Spaghetti, cumulative cultural evolution and ritual traditions

Posted on December 9, 2011


Back in 2009 I went to a European Human Behaviour and Evolution Conference in St Andrews. One of the highlights of that conference and definitely the bit of it that has stuck in my mind was a paper presented by Christine Caldwell. Caldwell talked about a methodology that she’s been using to test claims about cumulative cultural evolution. In the paper, which was published in Evolution and Human Behavior, she discusses using what Alex Mesoudi calls the replacement method. It is best to describe the method using one of the examples from her paper. A small group of people was told to build paper planes, the aim being to build planes that fly the furthest. Each person got to build their own paper plane but they had the opportunity to see what the other members of the group did to build their planes. The replacement part of the method comes into the picture when after a short time one of the people in the group is replaced by a new member, such replacement being repeated until all the members of the group have been replaced a couple of times. The idea is to test for the appearance of a ‘tradition’ that continues across ‘generations’ of group members. Indeed, this was what Caldwell found, with later planes flying further and with planes made by one group being more alike when compared with planes built by other groups.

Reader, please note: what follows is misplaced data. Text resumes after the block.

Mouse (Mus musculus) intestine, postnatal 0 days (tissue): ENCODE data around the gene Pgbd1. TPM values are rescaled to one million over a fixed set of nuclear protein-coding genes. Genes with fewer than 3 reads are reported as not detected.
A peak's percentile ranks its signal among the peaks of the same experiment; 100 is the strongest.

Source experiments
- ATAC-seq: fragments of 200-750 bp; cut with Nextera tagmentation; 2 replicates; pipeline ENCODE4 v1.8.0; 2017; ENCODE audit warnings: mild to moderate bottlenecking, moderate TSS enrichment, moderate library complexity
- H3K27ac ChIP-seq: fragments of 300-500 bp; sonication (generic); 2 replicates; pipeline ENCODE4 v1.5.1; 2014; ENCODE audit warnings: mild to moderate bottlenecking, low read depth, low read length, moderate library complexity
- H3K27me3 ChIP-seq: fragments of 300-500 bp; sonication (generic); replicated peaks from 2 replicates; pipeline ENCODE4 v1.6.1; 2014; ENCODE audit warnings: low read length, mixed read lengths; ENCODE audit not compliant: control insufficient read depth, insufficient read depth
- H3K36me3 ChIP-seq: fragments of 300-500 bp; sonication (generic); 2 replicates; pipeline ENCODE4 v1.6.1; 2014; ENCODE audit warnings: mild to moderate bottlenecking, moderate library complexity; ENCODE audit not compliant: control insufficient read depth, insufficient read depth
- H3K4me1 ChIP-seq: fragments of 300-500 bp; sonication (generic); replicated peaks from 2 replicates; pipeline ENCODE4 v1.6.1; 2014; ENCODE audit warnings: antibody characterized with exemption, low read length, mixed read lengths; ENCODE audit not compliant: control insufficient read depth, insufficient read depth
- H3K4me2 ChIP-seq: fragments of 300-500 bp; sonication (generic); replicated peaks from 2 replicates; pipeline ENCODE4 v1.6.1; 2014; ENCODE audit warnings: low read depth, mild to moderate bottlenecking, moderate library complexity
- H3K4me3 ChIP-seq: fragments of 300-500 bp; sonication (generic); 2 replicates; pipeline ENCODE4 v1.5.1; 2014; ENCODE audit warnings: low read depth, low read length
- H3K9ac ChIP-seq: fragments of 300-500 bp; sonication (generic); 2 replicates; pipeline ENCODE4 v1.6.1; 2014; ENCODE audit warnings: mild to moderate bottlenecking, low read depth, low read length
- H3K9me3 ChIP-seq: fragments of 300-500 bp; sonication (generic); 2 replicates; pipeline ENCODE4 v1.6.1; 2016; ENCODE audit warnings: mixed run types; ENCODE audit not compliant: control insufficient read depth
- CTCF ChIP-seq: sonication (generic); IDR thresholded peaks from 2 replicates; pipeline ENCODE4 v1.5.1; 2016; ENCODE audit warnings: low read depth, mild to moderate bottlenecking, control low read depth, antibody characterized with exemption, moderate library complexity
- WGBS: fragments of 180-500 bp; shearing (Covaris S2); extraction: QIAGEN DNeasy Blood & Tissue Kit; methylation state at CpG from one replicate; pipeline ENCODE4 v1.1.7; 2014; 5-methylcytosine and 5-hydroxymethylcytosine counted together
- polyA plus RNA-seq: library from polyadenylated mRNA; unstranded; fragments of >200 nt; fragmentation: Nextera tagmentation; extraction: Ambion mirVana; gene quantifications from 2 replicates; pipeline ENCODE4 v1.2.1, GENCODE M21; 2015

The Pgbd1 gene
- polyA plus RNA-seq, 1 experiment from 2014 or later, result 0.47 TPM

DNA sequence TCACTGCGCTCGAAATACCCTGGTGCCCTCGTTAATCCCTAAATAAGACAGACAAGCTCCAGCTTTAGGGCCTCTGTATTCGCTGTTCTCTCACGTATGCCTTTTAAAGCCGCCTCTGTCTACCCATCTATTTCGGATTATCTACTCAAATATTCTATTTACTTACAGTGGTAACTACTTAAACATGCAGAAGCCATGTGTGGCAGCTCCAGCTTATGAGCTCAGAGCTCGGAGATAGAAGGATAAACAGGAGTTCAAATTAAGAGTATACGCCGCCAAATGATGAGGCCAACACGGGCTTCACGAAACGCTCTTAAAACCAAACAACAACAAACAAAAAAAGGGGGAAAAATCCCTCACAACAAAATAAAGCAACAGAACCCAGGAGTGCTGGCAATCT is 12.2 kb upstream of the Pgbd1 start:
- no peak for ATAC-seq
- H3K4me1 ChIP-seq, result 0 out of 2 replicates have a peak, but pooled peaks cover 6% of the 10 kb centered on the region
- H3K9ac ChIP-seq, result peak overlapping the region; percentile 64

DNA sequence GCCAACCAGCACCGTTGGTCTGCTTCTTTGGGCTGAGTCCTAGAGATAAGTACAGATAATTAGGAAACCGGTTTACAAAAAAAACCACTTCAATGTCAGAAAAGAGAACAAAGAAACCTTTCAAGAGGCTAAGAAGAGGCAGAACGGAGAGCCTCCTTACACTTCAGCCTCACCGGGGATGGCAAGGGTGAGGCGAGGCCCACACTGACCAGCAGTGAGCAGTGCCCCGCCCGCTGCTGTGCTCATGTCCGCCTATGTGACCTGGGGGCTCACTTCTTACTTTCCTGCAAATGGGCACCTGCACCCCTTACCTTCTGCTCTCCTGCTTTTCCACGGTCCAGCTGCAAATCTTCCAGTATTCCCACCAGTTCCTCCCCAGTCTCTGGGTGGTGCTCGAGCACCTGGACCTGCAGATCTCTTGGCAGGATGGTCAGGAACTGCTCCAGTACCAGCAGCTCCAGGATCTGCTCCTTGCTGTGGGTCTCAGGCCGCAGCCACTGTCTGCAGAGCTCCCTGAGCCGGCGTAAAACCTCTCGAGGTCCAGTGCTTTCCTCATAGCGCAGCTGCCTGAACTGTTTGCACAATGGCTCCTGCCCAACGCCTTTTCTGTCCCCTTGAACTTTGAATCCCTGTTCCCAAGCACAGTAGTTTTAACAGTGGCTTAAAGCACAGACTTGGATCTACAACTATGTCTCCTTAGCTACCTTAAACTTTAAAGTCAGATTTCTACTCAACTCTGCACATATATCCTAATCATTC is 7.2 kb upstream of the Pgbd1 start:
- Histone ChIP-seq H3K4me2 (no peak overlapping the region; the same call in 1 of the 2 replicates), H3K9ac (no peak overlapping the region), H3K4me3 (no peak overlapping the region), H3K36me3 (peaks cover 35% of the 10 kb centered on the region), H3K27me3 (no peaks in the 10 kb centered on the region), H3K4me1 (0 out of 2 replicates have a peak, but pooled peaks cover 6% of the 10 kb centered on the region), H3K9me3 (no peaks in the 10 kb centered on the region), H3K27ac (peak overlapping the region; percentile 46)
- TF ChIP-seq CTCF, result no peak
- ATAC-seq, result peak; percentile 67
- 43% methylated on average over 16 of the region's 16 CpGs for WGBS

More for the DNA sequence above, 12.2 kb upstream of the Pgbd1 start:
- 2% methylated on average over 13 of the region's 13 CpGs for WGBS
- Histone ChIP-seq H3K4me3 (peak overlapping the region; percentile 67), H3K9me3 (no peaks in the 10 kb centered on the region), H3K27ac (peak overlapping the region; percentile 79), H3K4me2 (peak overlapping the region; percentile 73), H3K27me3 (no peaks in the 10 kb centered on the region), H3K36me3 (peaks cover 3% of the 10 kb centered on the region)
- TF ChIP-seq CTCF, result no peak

Caldwell ran the experiment on two different tasks, the other being to build the tallest tower out of spaghetti and modelling clay. What struck me about the paper was that here was a very simple methodology that nonetheless made it possible to make far-reaching conclusions, i.e. to show cumulative cultural evolution at work. As I have mentioned previously, it is precisely the papers that are able to do so much with so little that I find particularly fascinating from the philosophy of science point of view.

An even simpler method, also discussed by Alex Mesoudi in his paper in JSECP, is the transmission chain method. In that case, there is no group, all that happens is that the output of one generation of subject is given as the input for the very next generation – very much like the game of chinese whispers. So, a story might be told to the first subject, who is then asked to tell the story to the second subject and so on. Afterwards, the researchers can check to see how the story was changed by the generations of subjects. Not surprisingly, this very method was used by Justin Barrett to check that it is the case that minimally counterintuitive concepts are passed on more reliably than other concepts. The conclusion of that paper – pretty much, yes.

Apart from liking these methodologies for their ‘complexity to power ratios’, I find both of them potentially useful for testing claims about ritual traditions. Of course, this assumes that it should be relatively easy to get people to engage in ritualised behaviour in the lab but I happen to think that this is very much the case.